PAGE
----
[Wagner] You just go to the AWRF website and click Become A Member, fill out the application that’s online, and the board of directors reviews it.

[Ferchen] And there’s one caveat. We would want to make sure that you’re sponsored, so to speak, that somebody says that you’re a reputable business. We want to make sure that you’re in the rigging and lifting industry and you’ve got somebody that sort of sponsors you, and then we take a vote on it. But for the most part, the value from an AWRF perspective, there’s so much good information out there from the technical side of it. The other side of it is just the networking side of it, knowing who’s out there, who can help you, ’cause a lot of the distribution, you know, they, at these meetings, you know, they collaborate with each other. We all seem to be struggling on the same stuff. It’s industry-wide-type stuff of what’s changing the markets, and how people can navigate through that is helpful from a networking perspective.

Why should you become a member of the Association of Wire Rope Fabricators?

[Wagner] Well, I think it’s great, too. I mean, I’ve seen it growing up in the industry. You see people, they said it in one of our videos that was produced, “Coming to AWRF kind of feels like coming home” because everybody’s known each other for, a lot of people have known each other for a very long time within the association. So it’s really a place that, like I said before, competitors can come and just kind of have a neutral zone where we all can talk safety, talk best practices, and not, you know, get in the nitty gritty of not liking each other.

[Klein] From the technical committee side, the only thing that I would, reach, would like to extend out to definitely the AWRF memberships or anyone in the industry is to definitely, if you want to get involved, please reach out to myself or reach out to Emily or Terry or Jeff, anybody at AWRF, to reach out and ask, “How can I be of assistance? How can I get more involved?” We have a lot of great ideas, and we try and do as much as we possibly can, but there’s always room for more. So we would love to have more people become involved on the technical, provide assistance and you know, again, you don’t have to be an engineer or anything on the, you know, the technical side. If you’re willing to just provide comment and provide assistance and get involved with helping us organize those and help us continue to strive to get that get the information out, we’d be more than happy to help you.

What to expect from AWRF’s 2024 Spring General Meeting

[Driscoll] And Tim, that was a beautiful segue in regards to the spring meeting that we’re going to be having in Nashville. But we’re actually moving the tech committee meeting right after the, I think it’s the second day, so people have an opportunity to-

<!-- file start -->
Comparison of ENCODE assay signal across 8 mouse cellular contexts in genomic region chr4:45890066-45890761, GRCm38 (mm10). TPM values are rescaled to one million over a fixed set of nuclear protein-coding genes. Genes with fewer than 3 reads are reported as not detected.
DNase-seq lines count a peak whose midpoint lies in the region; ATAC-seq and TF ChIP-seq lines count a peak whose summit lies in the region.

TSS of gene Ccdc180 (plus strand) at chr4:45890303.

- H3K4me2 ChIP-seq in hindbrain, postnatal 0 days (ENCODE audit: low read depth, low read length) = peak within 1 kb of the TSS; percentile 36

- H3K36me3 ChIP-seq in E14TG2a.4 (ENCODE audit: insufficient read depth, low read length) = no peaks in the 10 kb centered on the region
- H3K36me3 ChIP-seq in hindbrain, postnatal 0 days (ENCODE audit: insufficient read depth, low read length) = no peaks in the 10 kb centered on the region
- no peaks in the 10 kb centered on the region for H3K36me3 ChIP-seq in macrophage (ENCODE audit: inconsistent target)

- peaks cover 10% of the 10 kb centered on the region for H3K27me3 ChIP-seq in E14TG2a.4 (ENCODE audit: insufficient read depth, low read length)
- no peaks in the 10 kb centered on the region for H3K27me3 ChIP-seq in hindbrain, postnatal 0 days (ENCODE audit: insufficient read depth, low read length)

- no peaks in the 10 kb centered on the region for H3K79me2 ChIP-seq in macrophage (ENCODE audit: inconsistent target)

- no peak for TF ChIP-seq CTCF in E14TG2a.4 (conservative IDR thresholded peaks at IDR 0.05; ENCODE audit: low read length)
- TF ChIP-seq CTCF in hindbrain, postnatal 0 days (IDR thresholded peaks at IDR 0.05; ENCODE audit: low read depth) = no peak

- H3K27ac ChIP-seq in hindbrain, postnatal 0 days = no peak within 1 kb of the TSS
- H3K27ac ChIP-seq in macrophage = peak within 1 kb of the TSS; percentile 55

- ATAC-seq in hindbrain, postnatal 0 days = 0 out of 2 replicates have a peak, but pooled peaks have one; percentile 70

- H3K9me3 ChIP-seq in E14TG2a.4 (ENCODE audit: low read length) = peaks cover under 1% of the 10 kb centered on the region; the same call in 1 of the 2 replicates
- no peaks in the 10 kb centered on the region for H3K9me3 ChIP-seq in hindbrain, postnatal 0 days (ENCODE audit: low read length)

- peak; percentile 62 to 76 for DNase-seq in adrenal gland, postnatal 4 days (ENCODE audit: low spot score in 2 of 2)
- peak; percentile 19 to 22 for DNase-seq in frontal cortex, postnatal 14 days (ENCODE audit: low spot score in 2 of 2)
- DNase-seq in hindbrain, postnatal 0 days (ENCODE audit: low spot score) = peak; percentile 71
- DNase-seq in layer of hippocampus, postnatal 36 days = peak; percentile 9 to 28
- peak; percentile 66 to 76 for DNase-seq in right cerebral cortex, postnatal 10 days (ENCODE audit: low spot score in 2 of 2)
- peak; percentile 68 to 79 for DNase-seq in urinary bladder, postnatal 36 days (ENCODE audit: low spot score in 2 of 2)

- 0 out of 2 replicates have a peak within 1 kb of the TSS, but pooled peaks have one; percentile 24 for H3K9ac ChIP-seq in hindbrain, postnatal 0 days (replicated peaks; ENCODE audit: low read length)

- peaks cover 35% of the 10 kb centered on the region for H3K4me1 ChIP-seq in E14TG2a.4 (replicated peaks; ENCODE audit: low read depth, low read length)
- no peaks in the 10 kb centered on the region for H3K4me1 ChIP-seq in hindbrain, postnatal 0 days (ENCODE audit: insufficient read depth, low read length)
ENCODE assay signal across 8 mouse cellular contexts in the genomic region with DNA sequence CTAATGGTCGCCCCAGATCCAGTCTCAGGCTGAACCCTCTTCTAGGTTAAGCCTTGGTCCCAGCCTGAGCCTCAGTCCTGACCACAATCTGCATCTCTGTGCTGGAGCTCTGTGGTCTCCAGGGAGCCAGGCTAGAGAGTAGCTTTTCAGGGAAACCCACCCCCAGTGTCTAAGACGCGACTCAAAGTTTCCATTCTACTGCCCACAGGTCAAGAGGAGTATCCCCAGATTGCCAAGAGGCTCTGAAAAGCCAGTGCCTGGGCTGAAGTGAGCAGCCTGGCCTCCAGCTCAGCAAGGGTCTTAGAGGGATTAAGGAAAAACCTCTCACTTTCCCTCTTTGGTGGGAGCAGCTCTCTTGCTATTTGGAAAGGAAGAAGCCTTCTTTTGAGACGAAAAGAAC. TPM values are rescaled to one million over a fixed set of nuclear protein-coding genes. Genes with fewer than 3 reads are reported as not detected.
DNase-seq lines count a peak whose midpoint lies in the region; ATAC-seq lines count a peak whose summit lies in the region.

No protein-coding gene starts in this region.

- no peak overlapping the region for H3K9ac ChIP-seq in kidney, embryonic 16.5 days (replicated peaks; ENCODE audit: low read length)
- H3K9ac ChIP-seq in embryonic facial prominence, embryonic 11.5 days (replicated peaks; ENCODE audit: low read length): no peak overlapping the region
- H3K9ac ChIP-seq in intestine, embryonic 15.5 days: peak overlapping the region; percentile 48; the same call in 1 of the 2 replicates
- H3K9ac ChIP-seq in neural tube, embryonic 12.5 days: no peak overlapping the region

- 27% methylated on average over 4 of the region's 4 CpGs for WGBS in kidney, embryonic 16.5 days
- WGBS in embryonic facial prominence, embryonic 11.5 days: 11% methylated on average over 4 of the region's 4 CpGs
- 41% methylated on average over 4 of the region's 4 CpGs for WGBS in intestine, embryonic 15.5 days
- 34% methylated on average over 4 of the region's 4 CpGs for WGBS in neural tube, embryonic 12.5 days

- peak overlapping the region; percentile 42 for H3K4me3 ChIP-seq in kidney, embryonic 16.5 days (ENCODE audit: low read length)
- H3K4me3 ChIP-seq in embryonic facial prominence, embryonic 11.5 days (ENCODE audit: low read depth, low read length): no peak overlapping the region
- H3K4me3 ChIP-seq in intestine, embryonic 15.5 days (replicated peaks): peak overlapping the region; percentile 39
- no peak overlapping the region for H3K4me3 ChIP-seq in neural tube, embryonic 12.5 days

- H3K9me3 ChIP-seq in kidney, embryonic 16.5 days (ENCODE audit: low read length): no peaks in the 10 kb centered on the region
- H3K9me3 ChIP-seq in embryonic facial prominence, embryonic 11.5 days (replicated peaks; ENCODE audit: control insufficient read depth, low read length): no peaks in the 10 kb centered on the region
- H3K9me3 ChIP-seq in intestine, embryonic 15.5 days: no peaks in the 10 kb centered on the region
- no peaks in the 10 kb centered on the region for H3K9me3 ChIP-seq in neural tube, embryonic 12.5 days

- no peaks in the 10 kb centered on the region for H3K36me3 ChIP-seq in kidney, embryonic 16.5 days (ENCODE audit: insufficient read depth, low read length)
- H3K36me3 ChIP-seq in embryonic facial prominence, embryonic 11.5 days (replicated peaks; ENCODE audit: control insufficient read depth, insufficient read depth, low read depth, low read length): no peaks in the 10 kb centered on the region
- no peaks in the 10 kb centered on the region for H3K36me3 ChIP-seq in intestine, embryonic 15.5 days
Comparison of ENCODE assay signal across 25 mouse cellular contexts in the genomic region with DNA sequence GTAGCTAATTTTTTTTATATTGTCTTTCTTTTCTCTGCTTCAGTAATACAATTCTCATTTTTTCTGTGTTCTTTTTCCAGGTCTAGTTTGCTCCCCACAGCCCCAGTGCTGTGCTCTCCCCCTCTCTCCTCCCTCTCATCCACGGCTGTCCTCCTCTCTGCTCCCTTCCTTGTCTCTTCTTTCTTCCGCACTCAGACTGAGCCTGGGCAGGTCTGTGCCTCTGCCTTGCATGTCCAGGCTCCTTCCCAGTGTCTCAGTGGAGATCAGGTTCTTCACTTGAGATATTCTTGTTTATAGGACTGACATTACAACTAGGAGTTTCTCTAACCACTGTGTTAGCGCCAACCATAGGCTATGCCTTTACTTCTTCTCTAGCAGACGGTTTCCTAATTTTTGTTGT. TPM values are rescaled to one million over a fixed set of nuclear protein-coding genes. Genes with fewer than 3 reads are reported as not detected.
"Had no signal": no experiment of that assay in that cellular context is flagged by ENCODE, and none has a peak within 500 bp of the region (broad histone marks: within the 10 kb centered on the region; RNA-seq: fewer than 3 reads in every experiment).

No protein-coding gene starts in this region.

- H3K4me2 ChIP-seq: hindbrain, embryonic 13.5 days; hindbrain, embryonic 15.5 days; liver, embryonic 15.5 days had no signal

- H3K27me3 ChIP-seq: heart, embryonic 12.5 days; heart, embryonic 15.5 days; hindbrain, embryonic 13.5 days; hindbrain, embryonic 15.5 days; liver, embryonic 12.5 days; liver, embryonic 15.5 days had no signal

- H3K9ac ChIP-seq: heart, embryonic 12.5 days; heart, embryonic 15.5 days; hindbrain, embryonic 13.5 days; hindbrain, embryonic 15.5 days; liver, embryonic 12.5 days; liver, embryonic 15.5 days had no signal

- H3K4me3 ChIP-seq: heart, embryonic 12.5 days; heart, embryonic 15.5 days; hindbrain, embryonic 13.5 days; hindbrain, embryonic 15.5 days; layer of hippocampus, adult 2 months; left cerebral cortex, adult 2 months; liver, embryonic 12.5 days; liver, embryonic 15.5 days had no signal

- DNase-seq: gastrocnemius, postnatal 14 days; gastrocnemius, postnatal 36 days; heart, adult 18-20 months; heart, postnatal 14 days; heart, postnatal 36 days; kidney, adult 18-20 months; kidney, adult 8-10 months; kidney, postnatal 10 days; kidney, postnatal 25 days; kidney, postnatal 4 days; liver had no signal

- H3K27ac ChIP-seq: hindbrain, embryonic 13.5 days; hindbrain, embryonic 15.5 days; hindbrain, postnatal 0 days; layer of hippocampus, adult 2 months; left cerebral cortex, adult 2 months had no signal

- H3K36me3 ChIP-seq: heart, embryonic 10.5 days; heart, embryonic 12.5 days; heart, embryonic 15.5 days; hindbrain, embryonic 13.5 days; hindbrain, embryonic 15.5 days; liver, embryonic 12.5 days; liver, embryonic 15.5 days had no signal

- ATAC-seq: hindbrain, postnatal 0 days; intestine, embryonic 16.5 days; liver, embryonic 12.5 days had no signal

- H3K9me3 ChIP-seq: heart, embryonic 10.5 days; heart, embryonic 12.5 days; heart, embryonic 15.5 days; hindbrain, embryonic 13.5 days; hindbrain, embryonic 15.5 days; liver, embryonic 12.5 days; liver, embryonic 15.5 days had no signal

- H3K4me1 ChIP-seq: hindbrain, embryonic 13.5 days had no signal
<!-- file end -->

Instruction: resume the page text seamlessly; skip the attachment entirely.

[Wagner] Both days.

[Driscoll] Both days?

[Wagner] Monday and Tuesday.

[Driscoll] So Monday and Tuesday in the afternoon, they have an opportunity to sit down and see what the tech committee is all about. You don’t have to be an engineer to be on it. If you’re around this product all the time, that in itself is going to make you valuable to see how these products are used and abused out in the field.

[Wagner] I think it’ll be beneficial to having members not on the technical committee at those meetings, specifically because it’ll help the technical committee see what they need to focus on and what we need to bring to our membership that we’re not currently doing that would provide value. So I think that’s an excellent way to do that.

How can you learn more about AWRF?

[Hengst] All right, thanks, guys, for joining us. So be sure to visit awrf.org. That’s awrf.org. And as always, you can get ahold of myself, Terry, or any of our experts at Mazzella at mazzellacompanies.com. Don’t forget to stop in our learning center. We have a ton of information there. You can also watch “Safety Factor” on The Lifting & Rigging Channel, or subscribe to it wherever you listen to your podcasts. My name is Ben, and stay safe out there.


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In This Podcast:

0:00 – Intro

1:29- Meet the AWRF Board Members, Management, and Chairs

5:00 – What does Terry Driscoll do in AWRF?

5:42 – What does Emily Wagner do in AWRF?

6:08 – What does Jeff Ferchen do in AWRF?

6:49 – What does Tim Klein do in AWRF?

7:27 – What is AWRF, and what does AWRF do?

9:20 – What is the History of AWRF?

10:52 – What does AWRF do to make the rigging & lifting industry safer?

12:37 – Building a collection of Recommended Practices & Guidelines

13:23 – What were the lifting & rigging industry trends of 2023?

19:14 – What industry trends can we expect to see in the future?

21:21 – How is the lifting & rigging industry changing?

23:07 – What challenges are the rigging & lifting industry facing?

24:58 – How can businesses improve their safety culture?

28:31 – How are AWRF Recommended Practices & Guidelines created?

29:28 – Do you need to be a member of AWRF to gain benefits from it?

30:02 – How do you become a member or get involved with AWRF?

33:24 – How can you learn more about AWRF?

Disclaimer: Any advice, graphics, images, and/or information contained herein are presented for general educational and information purposes and to increase overall safety awareness. It is not intended to be legal, medical, or other expert advice or services, and should not be used in place of consultation with appropriate industry professionals. The information herein should not be considered exhaustive and the user should seek the advice of appropriate professionals.